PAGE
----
The third type of violation involves a perpetrator who obtains the victim's consent by purporting to act under legal authority. Wis. Stat. § 939.22(48)(b). The potential for violence diminishes somewhat where the victim consents not based on a threat of force, but because he erroneously believes that the perpetrator possesses lawful authority. Nevertheless, the risk remains substantial, because the victim may discover that the perpetrator lacks legal authority and then resist. Cf. United States v. Kaplansky, 42 F.3d 320, 324 (6th Cir.1994) (finding that Ohio attempted kidnapping offense, even where accomplished by deception, presents inherent risk of violence due to “the ever-present possibility that the victim may figure out what's really going on and decide to resist”).
Finally, the victim may consent because he “does not understand the nature of the thing to which [he] consents, either by reason of ignorance or mistake of fact or of law other than criminal law or by reason of youth or defective mental condition, whether permanent or temporary.” Wis. Stat. § 939.22(48)(c). This provision appears to encompass two distinct scenarios. In the first, the victim consents to his confinement based on some mistaken belief, perhaps resulting from deception by the perpetrator. Again, the potential for violent confrontation remains substantial, despite the victim's initial consent, because the victim may discover the ruse (or his own mistake) and resist. See Dickson v. Ashcroft, 346 F.3d 44, 49-51 (2d Cir.2003) (concluding that New York offense of unlawful imprisonment of competent adult, even where accomplished by deception, involves substantial risk of violence); Kaplansky, 42 F.3d at 324 (concluding that Ohio attempted kidnapping offense, even where accomplished by deception, involves substantial risk of violence because victim may discover the ruse and resist); cf. United States v. Riley, 183 F.3d 1155, 1159 (9th Cir.1999) (rejecting argument that, because Louisiana “simple rape” offense could be accomplished by trickery or deception, it is not a crime of violence).
Alternatively, in the second scenario, the victim may be unable to give meaningful consent because, for instance, the victim is a child. See, e.g., State v. Teynor, 141 Wis.2d 187, 414 N.W.2d 76, 82 (App.1987). A child may be less able and less inclined to physically resist, reducing the risk of violent confrontation. However, the child who shies away from confrontation might nonetheless attempt to escape confinement, potentially resulting in physical injury. See United States v. Riva, 440 F.3d 722, 724-25 (5th Cir.2006) (finding that unlawful confinement of a child under the age of 17 by means of deception creates serious potential risk of physical injury because, for instance, the child might attempt escape). We need not decide whether the child-confinement scenario necessarily entails a “serious potential risk of physical injury to another.” Even assuming that it does not, our conclusion remains unaltered; that there exists a single possible way, among many, to commit the offense without posing a serious risk of injury to another does not mean that, in the ordinary case, the offense does not present such a risk. See James, 127 S.Ct. at 1597; Wallace, 326 F.3d at 886-87.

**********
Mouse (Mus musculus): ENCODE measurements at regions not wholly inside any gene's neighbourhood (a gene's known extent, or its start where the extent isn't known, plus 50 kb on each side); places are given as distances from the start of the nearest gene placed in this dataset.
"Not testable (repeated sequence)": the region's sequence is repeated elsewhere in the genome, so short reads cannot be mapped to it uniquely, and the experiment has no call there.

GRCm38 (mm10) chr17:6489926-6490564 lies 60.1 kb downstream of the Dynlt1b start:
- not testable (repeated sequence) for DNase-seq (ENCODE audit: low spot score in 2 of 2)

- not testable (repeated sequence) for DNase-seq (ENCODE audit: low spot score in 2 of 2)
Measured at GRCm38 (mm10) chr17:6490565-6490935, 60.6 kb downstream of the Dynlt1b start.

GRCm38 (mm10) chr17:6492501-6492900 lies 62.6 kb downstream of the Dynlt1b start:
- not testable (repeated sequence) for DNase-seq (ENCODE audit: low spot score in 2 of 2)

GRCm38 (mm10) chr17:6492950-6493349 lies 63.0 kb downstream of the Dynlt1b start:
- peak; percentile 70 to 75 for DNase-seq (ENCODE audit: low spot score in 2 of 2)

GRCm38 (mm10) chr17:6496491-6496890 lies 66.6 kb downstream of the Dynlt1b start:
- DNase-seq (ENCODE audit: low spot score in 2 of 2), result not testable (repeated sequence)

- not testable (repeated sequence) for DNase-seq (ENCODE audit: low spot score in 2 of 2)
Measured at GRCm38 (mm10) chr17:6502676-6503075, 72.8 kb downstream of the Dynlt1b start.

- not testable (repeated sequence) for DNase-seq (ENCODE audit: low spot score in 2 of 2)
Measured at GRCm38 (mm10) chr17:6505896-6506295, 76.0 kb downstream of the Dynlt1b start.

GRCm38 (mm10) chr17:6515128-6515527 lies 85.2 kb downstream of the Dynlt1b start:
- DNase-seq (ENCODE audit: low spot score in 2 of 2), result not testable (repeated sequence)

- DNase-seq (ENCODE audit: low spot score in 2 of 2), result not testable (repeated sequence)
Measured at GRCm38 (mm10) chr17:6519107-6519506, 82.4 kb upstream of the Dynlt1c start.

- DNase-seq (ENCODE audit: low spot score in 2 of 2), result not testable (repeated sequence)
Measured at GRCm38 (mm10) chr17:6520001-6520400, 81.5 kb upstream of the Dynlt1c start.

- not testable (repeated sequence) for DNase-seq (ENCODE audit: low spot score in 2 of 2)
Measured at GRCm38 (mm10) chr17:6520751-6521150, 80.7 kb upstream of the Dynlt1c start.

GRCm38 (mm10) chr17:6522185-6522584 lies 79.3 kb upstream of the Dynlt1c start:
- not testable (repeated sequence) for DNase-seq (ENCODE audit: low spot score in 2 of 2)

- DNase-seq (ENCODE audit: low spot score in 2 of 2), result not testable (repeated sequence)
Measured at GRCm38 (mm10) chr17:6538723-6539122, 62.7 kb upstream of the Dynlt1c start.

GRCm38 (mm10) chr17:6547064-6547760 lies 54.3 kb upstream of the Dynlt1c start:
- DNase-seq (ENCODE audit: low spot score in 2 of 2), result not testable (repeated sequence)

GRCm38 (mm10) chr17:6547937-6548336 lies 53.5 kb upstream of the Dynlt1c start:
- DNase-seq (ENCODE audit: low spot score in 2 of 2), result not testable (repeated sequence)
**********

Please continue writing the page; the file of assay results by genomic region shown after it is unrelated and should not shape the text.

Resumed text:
Our conclusion is consistent with Hagenow and Gilbert. Significantly, the Indiana criminal confinement statute at issue there was neatly divisible, presenting two distinct routes to conviction: (1) confinement of another without his consent, Ind.Code § 35-42-3-3(a)(1); or (2) removal of another person by fraud, enticement, or the use or threat of force from one place to another, Ind.Code § 35-42-3-3(a)(2). As Gilbert recognized, a conviction under the first section of the statute, which involves confinement of the victim without his consent, might present an inherent risk of resistance, and thus violence. Gilbert, 464 F.3d at 680-81 (noting that, with respect to the first section of the Indiana statute, “Wallace's reasoning ․ could lead one to conclude that because the restraint is involuntary, the victim might resist, and that possibility in turn presents a risk of injury”). However, the second section of the statute, involving removal rather than confinement or restraint, does not necessarily pose the same risk; “[t]ricking someone into moving voluntarily from one place to another does not present the same danger of violent confrontation that involuntarily restraining him or her might.” Id. at 681. In Gilbert, because the defendant had been charged and convicted under the second section of the statute, we could not conclude that he had been convicted of a crime of violence. Id.